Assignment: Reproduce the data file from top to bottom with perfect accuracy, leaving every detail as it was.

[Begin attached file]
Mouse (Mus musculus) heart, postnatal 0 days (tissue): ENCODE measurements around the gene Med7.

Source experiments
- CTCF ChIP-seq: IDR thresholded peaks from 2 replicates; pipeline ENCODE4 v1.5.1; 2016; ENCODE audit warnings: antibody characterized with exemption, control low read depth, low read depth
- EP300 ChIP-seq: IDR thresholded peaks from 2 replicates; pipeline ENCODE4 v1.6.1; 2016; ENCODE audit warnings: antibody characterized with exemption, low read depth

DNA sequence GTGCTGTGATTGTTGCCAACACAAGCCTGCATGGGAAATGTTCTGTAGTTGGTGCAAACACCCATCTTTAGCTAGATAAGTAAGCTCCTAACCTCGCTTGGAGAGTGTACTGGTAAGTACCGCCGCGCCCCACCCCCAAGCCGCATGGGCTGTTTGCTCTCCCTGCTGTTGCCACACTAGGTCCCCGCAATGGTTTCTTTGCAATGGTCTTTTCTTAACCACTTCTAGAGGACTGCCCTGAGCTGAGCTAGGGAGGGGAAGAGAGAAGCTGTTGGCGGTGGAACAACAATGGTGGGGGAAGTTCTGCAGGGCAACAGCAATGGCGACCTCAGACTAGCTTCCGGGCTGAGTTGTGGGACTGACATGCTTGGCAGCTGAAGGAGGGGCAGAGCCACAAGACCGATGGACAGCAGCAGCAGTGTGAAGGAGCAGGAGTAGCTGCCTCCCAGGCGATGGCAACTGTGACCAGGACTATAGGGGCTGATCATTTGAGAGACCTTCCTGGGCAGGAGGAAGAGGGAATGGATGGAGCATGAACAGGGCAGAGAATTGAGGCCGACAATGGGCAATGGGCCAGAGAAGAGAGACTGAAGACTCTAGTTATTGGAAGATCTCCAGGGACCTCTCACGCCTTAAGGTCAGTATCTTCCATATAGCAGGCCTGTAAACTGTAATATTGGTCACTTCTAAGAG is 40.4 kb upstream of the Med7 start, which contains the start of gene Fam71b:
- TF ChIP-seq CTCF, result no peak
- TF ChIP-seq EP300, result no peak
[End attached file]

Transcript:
Mouse (Mus musculus) heart, postnatal 0 days (tissue): ENCODE measurements around the gene Med7.

Source experiments
- CTCF ChIP-seq: IDR thresholded peaks from 2 replicates; pipeline ENCODE4 v1.5.1; 2016; ENCODE audit warnings: antibody characterized with exemption, control low read depth, low read depth
- EP300 ChIP-seq: IDR thresholded peaks from 2 replicates; pipeline ENCODE4 v1.6.1; 2016; ENCODE audit warnings: antibody characterized with exemption, low read depth

DNA sequence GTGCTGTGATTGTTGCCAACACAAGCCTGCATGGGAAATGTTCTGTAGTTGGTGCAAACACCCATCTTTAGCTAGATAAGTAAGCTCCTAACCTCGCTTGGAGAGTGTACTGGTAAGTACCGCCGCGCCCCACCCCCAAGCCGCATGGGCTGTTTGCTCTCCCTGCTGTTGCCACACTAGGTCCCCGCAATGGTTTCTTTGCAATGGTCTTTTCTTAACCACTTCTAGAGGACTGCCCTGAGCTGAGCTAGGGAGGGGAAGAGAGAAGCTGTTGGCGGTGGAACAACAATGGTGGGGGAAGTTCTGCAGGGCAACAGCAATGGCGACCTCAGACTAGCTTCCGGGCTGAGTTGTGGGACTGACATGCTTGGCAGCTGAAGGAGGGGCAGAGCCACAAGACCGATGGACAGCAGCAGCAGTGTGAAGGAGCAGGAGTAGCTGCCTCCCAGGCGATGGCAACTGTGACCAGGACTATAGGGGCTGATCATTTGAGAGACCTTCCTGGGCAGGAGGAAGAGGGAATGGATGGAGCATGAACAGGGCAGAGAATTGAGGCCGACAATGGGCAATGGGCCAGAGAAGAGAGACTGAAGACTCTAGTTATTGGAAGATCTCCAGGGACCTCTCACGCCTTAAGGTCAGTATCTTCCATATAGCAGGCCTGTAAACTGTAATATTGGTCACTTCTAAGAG is 40.4 kb upstream of the Med7 start, which contains the start of gene Fam71b:
- TF ChIP-seq CTCF, result no peak
- TF ChIP-seq EP300, result no peak